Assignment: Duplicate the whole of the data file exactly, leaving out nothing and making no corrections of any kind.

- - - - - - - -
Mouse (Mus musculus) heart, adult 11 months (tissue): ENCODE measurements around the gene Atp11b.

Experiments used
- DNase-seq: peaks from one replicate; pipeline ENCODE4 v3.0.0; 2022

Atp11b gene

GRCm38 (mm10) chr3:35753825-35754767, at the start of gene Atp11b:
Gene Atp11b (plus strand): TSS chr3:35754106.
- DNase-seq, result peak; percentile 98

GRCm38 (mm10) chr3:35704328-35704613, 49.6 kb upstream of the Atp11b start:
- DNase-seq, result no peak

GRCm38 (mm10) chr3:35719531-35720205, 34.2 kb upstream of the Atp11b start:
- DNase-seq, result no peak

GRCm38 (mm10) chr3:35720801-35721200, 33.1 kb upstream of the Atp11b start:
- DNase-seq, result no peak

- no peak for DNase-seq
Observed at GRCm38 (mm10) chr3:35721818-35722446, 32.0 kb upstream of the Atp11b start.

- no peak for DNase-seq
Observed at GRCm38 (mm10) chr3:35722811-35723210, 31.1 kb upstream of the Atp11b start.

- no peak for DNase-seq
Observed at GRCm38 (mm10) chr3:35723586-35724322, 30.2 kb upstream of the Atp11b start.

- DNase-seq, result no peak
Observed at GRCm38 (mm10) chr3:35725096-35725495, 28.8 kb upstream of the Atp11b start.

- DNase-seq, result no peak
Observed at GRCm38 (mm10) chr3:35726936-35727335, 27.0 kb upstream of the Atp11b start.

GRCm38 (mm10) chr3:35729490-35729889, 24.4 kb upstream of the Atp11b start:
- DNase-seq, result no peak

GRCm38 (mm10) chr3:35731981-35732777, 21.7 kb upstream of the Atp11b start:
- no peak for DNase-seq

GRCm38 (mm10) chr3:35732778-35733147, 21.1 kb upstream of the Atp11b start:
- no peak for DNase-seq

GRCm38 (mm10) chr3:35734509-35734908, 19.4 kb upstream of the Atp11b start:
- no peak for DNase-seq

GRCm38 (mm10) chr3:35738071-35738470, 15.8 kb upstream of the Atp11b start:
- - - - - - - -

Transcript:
Mouse (Mus musculus) heart, adult 11 months (tissue): ENCODE measurements around the gene Atp11b.

Experiments used
- DNase-seq: peaks from one replicate; pipeline ENCODE4 v3.0.0; 2022

Atp11b gene

GRCm38 (mm10) chr3:35753825-35754767, at the start of gene Atp11b:
Gene Atp11b (plus strand): TSS chr3:35754106.
- DNase-seq, result peak; percentile 98

GRCm38 (mm10) chr3:35704328-35704613, 49.6 kb upstream of the Atp11b start:
- DNase-seq, result no peak

GRCm38 (mm10) chr3:35719531-35720205, 34.2 kb upstream of the Atp11b start:
- DNase-seq, result no peak

GRCm38 (mm10) chr3:35720801-35721200, 33.1 kb upstream of the Atp11b start:
- DNase-seq, result no peak

- no peak for DNase-seq
Observed at GRCm38 (mm10) chr3:35721818-35722446, 32.0 kb upstream of the Atp11b start.

- no peak for DNase-seq
Observed at GRCm38 (mm10) chr3:35722811-35723210, 31.1 kb upstream of the Atp11b start.

- no peak for DNase-seq
Observed at GRCm38 (mm10) chr3:35723586-35724322, 30.2 kb upstream of the Atp11b start.

- DNase-seq, result no peak
Observed at GRCm38 (mm10) chr3:35725096-35725495, 28.8 kb upstream of the Atp11b start.

- DNase-seq, result no peak
Observed at GRCm38 (mm10) chr3:35726936-35727335, 27.0 kb upstream of the Atp11b start.

GRCm38 (mm10) chr3:35729490-35729889, 24.4 kb upstream of the Atp11b start:
- DNase-seq, result no peak

GRCm38 (mm10) chr3:35731981-35732777, 21.7 kb upstream of the Atp11b start:
- no peak for DNase-seq

GRCm38 (mm10) chr3:35732778-35733147, 21.1 kb upstream of the Atp11b start:
- no peak for DNase-seq

GRCm38 (mm10) chr3:35734509-35734908, 19.4 kb upstream of the Atp11b start:
- no peak for DNase-seq

GRCm38 (mm10) chr3:35738071-35738470, 15.8 kb upstream of the Atp11b start: